Will Metzger of Inter-Varsity Christian Fellowship, begins his treatise reminding us of the Apostle Paul’s declaration that he had “not shunned to declare unto you all the counsel of God.” (Acts 20:27). As a new believer he began to question the salesmanship approach to evangelism. Why would we borrow a format when God’s Word gives us all we need to evangelize our friends, families and others?
In his section on “The Whole Gospel”, Metzger discussed the terms “evangelism,”
“witness,” and “soul-winning.” He concludes by reminding his readers that “The chief end of man” is not to be a soul-winner, but “to glorify God and enjoy Him forever.” (Westminster Catechism). This is not said to speak lightly of “soul-winning” but rather to distinguish the two terms (soul-winning; glorifying God). They are not synonymous. Luke 24: 44-48 relates a time when Christ taught his disciples from the Scriptures and His Work on the cross leading to repentance and remission of sins. We are to be witnesses of these things. In a court of law, a witness gives an eyewitness account of the truth regarding the event in question.
Dr. Lloyd-Jones studied the Word of God, especially the Book of Acts, the Epistles, and the Life of Christ. Also, we can learn from Church history, especially during those times of revival. From his study, Lloyd-Jones came to the following conclusions:
- The main goal in evangelism is to glorify God, not to save souls.
- The work of the Holy Spirit, not our own strength produces results.
- Only through the Scriptures does the Spirit work.
- These truths give us the true motivation for evangelism – a zeal for God and a love of others.
- Beware, heresy is a constant danger.
Metzger contrasts man-centered and God-centered efforts in evangelism in the areas of the view of God, view of humanity, view of Christ and view of response to Christ. For example, the point of contact in the man-centered view of God is that God loves the individual. On the other hand, the God-centered view presents God as the individual’s creator with authority in his life. Will Metzger presents the dangers of truncating the gospel in some simple package and favoring method-centered evangelism over message-centered.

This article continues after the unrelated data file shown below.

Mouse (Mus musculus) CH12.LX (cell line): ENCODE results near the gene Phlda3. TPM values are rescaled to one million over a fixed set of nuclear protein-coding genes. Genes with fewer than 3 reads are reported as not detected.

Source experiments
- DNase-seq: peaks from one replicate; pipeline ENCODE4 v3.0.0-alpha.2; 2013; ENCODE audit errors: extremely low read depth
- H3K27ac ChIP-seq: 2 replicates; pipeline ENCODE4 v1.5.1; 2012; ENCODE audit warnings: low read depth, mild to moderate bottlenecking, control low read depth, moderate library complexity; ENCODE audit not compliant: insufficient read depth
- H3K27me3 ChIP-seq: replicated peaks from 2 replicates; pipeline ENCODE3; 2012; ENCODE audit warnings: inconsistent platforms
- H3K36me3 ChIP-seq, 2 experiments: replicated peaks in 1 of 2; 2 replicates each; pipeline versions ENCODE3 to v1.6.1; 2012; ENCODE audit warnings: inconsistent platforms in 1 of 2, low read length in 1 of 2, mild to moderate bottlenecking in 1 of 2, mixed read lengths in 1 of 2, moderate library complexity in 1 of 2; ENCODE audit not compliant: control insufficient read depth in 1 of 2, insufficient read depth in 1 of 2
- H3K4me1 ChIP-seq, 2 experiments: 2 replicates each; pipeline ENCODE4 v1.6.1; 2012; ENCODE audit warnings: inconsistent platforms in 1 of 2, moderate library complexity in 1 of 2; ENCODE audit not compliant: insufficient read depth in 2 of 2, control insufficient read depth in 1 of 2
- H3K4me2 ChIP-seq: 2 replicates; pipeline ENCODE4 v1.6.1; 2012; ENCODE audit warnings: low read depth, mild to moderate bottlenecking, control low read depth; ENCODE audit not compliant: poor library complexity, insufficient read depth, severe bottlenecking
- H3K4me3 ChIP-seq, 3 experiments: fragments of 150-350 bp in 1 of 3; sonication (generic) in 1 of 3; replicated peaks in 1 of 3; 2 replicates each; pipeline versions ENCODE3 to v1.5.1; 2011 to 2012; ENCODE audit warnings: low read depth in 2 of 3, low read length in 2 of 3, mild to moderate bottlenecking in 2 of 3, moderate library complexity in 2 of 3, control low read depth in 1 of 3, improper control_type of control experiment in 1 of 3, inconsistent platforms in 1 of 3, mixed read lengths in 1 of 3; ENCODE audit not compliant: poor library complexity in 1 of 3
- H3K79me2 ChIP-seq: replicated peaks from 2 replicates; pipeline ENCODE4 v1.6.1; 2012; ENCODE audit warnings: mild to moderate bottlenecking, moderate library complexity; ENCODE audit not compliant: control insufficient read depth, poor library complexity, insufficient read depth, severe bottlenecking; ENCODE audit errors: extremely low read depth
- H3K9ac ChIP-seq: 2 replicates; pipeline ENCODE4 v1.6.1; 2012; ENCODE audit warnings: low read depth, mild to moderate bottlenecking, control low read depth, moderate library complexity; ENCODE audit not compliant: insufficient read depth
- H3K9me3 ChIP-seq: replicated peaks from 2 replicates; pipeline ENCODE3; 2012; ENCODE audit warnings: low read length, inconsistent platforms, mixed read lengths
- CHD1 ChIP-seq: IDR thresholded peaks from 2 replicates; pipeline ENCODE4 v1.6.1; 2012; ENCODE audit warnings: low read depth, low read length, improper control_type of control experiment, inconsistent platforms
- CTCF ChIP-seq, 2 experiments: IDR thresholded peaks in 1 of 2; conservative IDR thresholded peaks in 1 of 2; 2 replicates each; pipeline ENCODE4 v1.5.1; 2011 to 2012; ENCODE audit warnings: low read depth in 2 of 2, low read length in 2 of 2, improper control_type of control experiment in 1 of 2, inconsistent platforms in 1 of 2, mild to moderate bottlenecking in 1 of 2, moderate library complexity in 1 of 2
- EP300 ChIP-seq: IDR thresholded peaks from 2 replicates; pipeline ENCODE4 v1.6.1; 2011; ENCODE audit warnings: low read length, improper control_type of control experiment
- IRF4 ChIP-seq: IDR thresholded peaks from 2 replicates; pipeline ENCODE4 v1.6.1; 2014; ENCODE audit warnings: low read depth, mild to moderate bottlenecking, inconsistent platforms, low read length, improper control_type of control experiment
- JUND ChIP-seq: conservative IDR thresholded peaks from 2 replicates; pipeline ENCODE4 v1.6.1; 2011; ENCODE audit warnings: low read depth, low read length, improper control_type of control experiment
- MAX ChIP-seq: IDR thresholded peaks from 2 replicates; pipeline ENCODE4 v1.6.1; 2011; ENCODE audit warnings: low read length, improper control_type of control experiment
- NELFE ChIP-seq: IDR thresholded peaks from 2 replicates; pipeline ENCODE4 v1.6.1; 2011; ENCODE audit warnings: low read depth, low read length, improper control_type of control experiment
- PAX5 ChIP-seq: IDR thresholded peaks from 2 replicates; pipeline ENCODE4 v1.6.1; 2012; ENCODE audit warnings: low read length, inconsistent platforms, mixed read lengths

In the chapter, The Gospel Recovered, Metzger fleshes out his previous outline with more details and Scriptures. God is presented as Creator and Redeemer; Man is presented as the Sinful Creature; Christ is presented as the merciful redeemer; and finally, Our necessary response to be united to Christ.
In section two, “To the Whole Person: Conversion of the Total Person,” Metzger quotes I Thessalonians 1:4-10, pointing out that believers in Thessalonica had turned from idols to Christ and those around could see the difference in their lives. Our author reminds us that when the whole gospel is not declared there results many professors, not possessors. To the mind, the whole gospel informs and humbles the mind rather than produce intellectualism. To the emotions, the whole gospel shows love and touches the heart, not producing mere emotionalism. To the will, the whole gospel invites, persuades and demands allegiance to a new master, not appeal natural desires
Finally, in the third section, “Offered by Whole People: Character and Communication in Witnessing,” the author discusses the normal Christian evangelist and how to communicate personally with others. Throughout the book, Metzger uses Scriptures to drive his conclusions. He provides worksheets or study guides for different topics present in the book. Whether you agree with everything Metzger writes, his book provides a good study guide for any Christian wanting to obey Christ in this very important area of life.
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